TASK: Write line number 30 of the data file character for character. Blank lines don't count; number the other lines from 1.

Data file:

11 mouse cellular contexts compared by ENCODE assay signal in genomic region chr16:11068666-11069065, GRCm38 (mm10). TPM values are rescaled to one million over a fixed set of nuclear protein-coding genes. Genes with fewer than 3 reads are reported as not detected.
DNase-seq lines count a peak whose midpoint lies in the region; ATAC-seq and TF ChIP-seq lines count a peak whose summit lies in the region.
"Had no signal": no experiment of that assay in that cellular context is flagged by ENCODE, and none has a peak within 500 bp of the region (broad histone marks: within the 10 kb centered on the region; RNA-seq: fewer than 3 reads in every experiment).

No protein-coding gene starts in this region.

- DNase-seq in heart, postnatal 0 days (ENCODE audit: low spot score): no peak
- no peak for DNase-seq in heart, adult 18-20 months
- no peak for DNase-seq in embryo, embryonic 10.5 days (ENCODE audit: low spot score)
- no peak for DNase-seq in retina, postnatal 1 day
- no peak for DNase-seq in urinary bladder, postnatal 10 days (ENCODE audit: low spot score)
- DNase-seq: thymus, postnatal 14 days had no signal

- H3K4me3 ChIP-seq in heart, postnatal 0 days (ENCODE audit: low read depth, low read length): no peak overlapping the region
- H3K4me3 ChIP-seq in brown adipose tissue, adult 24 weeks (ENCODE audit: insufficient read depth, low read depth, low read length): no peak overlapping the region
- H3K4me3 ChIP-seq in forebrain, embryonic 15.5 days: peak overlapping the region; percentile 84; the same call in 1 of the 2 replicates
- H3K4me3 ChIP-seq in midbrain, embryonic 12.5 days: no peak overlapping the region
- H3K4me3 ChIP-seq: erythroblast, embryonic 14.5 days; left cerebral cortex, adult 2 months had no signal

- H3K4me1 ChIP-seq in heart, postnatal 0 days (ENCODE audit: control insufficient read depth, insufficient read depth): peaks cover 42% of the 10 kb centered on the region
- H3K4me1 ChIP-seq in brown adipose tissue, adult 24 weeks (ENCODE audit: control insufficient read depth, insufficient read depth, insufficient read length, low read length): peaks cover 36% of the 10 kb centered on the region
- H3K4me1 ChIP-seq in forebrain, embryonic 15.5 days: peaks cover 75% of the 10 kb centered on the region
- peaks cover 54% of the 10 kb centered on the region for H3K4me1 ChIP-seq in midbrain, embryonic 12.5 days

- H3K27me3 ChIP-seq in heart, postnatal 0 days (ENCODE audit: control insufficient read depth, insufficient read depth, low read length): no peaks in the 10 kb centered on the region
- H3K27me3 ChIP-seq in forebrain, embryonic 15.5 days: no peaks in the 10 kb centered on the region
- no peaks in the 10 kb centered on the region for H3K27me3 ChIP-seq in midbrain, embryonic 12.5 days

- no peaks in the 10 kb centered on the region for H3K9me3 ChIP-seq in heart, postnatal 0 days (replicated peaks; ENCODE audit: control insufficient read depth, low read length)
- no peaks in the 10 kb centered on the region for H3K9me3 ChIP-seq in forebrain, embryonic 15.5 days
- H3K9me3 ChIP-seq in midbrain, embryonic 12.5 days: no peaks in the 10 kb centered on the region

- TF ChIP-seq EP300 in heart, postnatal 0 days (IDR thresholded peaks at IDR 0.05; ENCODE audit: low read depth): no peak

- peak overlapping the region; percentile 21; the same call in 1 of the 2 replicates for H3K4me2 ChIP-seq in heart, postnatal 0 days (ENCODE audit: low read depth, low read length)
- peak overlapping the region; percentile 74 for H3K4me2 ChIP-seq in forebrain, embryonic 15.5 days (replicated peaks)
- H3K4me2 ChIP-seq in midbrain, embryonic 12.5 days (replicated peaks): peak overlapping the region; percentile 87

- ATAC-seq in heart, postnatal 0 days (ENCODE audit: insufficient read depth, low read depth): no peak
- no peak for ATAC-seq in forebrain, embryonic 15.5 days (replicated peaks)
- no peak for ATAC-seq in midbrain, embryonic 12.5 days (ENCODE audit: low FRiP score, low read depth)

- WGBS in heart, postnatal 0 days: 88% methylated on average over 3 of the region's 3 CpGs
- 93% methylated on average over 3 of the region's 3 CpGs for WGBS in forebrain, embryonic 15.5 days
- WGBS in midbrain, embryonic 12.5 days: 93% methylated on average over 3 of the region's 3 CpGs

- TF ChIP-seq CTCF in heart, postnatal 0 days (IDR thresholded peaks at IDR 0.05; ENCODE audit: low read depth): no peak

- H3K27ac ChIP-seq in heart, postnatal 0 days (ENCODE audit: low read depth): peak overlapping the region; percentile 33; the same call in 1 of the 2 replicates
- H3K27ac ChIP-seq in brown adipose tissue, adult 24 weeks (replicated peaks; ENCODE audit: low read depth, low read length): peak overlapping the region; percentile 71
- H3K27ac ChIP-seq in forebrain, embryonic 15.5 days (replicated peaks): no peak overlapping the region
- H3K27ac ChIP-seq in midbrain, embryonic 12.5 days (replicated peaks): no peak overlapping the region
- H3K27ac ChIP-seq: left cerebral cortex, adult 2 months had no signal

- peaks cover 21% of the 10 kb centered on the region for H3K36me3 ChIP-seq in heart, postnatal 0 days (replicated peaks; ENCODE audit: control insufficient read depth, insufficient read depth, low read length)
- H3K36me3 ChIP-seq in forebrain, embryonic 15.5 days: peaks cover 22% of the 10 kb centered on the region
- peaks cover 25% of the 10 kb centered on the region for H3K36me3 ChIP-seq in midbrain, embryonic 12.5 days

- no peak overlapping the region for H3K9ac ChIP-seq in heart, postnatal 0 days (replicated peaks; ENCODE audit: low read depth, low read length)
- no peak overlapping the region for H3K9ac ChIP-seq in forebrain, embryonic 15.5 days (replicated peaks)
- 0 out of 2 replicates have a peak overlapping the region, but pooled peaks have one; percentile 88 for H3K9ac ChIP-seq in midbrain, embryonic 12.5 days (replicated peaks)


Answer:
- ATAC-seq in heart, postnatal 0 days (ENCODE audit: insufficient read depth, low read depth): no peak